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  • Nursing tele-chemotherapy service bridges gap

    Author: Karen Keast

Rural generalist nurses are administering chemotherapy under the supervision of specialist nurses as part of an innovative telehealth initiative in Queensland.

Since it was launched last year, the telehealth model has delivered chemotherapy to three patients at Hughenden Hospital, reducing the cost and inconvenience of patients regularly being forced to travel more than 370 kilometres for treatment at Townsville Hospital.

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Under the tele-chemotherapy model, rural generalist nurses who received training to administer chemotherapy are overseen by chemotherapy-trained nurses via video link from the Townsville Cancer Centre.

The initiative has been such a success, it has been endorsed as a national model that is set to transform access to cancer clinical trials across the nation.

The Clinical Oncology Society of Australia (COSA) has endorsed the Australasian Tele-Trial Model which outlines a national framework to deliver clinical trials to patients living in remote and regional areas.


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The framework was built on the model of care operating between Hughenden and Townsville Hospitals.

Speaking when the service was first launched, Professor Sabe Sabesan, Medical Oncology Director at Townsville Hospital and Health Service, said tele-chemotherapy could be delivered simply, safely and sustainably.

“We don’t take any shortcuts with telehealth. What we are now offering in Hughenden is a safe model of care that benefits both staff and patients,” he said.

“Modern technology has made it feasible for us to deliver this fairly significant service to a remote western community with a population of a tick over 1000 people, which is a significant achievement.”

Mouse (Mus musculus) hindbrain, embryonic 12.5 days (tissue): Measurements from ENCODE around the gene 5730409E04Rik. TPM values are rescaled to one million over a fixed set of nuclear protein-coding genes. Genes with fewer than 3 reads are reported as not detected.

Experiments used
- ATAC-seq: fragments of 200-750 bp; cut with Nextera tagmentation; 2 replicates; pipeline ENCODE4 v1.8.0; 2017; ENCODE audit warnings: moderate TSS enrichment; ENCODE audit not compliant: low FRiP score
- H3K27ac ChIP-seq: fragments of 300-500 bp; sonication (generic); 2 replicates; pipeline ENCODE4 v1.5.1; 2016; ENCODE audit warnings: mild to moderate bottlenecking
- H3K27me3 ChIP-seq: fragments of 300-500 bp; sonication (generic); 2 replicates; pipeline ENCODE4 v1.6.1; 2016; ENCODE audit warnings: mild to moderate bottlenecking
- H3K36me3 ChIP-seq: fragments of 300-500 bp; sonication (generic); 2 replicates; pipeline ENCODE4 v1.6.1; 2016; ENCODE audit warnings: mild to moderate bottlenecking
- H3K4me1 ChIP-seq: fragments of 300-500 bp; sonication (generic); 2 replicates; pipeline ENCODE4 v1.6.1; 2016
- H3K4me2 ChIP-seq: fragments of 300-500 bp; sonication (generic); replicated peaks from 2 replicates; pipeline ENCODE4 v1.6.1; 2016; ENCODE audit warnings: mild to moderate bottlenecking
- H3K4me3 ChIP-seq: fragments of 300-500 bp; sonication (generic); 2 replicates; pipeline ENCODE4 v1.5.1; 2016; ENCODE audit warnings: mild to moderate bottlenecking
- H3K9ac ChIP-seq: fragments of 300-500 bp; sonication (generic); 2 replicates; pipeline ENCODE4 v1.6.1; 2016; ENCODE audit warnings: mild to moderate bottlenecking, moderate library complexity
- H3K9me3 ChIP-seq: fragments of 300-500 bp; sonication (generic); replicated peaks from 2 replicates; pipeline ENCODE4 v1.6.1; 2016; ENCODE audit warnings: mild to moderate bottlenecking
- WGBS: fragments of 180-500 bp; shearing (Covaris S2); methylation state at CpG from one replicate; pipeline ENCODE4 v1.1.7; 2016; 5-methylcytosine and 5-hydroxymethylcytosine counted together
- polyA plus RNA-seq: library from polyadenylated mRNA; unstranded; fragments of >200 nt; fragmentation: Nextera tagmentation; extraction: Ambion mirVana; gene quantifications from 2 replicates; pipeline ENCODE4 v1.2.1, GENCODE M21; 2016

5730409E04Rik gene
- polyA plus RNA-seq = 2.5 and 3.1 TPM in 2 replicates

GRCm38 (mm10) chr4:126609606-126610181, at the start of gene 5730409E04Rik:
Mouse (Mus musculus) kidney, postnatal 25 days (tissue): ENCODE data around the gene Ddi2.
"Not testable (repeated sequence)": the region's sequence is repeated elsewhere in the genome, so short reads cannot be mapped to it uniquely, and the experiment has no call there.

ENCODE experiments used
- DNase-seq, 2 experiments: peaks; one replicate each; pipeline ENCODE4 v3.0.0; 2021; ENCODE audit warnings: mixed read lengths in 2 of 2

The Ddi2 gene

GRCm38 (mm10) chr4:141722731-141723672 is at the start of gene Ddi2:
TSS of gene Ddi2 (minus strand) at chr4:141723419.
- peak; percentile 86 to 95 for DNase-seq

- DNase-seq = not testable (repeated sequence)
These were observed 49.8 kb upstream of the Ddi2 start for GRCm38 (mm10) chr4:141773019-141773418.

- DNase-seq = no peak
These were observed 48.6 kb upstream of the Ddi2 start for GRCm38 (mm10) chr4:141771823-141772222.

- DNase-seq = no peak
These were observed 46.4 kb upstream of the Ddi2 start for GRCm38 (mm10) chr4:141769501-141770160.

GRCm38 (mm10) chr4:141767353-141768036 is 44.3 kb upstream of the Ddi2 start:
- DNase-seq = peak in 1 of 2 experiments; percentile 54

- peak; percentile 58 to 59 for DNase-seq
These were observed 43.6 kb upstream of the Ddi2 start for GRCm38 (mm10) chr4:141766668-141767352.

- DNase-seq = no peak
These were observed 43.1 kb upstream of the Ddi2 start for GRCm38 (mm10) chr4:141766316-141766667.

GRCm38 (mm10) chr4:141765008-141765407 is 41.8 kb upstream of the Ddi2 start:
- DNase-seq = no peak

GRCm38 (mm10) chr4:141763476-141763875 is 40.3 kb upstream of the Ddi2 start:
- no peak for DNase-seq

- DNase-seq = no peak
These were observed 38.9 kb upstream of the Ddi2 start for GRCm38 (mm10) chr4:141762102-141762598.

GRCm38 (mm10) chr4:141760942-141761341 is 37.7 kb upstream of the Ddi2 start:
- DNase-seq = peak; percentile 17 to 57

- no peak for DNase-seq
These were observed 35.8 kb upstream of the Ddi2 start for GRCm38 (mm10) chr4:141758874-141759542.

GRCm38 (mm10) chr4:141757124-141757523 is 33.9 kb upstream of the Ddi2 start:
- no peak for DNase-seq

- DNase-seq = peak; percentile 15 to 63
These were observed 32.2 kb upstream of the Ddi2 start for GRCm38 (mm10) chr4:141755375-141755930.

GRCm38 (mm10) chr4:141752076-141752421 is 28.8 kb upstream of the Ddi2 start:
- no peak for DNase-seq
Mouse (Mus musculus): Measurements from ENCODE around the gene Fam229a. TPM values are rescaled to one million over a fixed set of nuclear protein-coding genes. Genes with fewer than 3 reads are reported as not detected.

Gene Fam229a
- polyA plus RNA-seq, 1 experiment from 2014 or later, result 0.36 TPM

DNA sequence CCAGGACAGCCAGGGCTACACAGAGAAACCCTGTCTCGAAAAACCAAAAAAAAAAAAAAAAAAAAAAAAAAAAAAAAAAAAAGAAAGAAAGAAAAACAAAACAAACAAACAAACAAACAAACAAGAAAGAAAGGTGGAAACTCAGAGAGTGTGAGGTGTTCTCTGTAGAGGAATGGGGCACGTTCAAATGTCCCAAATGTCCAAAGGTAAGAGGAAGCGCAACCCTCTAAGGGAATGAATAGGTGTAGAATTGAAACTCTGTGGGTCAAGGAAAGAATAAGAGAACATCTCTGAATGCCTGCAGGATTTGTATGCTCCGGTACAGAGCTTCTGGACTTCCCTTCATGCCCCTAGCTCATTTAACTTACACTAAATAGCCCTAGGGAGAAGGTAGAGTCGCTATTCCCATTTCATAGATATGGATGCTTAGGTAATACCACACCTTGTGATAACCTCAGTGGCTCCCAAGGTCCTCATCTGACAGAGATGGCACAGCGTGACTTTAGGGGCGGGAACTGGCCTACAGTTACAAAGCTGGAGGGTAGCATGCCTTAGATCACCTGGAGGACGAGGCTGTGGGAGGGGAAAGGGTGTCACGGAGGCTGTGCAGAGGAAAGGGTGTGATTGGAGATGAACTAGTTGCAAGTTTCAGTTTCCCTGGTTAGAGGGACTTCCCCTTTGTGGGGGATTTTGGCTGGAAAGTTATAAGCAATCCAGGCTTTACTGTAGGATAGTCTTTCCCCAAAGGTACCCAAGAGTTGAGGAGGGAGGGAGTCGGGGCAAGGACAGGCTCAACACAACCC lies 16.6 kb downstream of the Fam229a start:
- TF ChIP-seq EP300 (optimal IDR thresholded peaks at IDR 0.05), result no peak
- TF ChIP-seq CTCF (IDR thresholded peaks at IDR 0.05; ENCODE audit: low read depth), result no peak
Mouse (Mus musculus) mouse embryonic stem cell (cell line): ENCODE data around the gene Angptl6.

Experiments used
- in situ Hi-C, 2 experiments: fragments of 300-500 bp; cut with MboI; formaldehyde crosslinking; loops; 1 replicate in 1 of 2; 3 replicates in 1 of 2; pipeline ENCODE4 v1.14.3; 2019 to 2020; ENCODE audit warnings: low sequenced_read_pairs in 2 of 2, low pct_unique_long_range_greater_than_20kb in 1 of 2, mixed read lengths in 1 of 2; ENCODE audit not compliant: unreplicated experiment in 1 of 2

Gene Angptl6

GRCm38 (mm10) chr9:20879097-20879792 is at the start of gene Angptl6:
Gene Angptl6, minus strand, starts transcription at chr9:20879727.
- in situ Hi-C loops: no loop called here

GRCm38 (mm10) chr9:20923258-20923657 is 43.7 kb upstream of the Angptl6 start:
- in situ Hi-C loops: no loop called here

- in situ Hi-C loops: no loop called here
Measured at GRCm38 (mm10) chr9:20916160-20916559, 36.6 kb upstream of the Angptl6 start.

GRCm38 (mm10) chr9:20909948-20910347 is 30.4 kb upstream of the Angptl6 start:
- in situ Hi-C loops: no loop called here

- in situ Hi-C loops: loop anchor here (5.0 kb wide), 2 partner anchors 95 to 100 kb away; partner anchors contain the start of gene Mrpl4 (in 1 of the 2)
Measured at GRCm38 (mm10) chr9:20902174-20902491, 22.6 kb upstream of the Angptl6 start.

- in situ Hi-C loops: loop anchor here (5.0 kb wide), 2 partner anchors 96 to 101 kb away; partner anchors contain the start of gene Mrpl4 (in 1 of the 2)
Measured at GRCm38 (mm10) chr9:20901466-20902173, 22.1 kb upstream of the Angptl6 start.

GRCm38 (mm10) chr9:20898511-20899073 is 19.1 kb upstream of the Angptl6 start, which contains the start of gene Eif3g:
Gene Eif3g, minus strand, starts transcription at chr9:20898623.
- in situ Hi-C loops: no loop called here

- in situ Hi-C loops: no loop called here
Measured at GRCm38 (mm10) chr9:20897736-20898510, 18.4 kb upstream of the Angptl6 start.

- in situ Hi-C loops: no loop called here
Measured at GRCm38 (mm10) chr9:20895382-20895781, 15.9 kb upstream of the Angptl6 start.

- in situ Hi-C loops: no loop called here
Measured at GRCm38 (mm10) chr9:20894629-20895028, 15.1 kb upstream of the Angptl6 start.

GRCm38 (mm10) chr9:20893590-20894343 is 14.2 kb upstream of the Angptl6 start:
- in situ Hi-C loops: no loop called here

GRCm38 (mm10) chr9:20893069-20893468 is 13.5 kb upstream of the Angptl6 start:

Dr Sabesan said the tele-chemotherapy model will be adopted to deliver clinical trials in smaller satellite sites, increasing services for rural and remote patients while also tackling rare tumours - trials which have traditionally been difficult to undertake.

“Clinical trials, particularly for rare cancers, often struggle to attract suitable numbers of patients whose tumour fits the eligibility criteria to run a suitable trial,” he said.

“This model has the potential to make these potentially life-saving trials more readily available to people who previously had to overcome huge barriers to be involved.”

Since its launch, the service has received overwhelming community support with a range of local groups raising $20,000 for equipment, including a chemotherapy treatment chair, a nursing trolley for equipment as well as a blanket warmer.

The Prairie State School, which has a total of eight students, also raised $600 from a 14 kilometre bike ride to purchase a television, cushions, rugs, framed posters and plants to make the chemotherapy room more comfortable for patients.

The Hughenden Hospital is now planning a morning tea to officially open the service and thank the local community for its support.


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Karen Keast

Karen Keast is a freelance health journalist who writes news and feature articles for HealthTimes.

Karen regularly writes for some of Australia’s leading health news websites and magazines.  In a media career spanning 20 years, Karen has worked as a senior journalist in newspapers and television. She has covered the grind of daily news and worked as a politics reporter at countless state and federal elections.

Since venturing into freelance writing five years ago, Karen has found her niche in writing about the health sector for editors, businesses and corporations.

Karen has interviewed the heads of peak health organisations in Australia and overseas, and written hundreds of news and feature articles covering the dedicated work of health professionals who tread the corridors of hospitals and health services, universities, aged care facilities and practices, day in and day out.

Follow Karen Keast on Twitter @stylemywords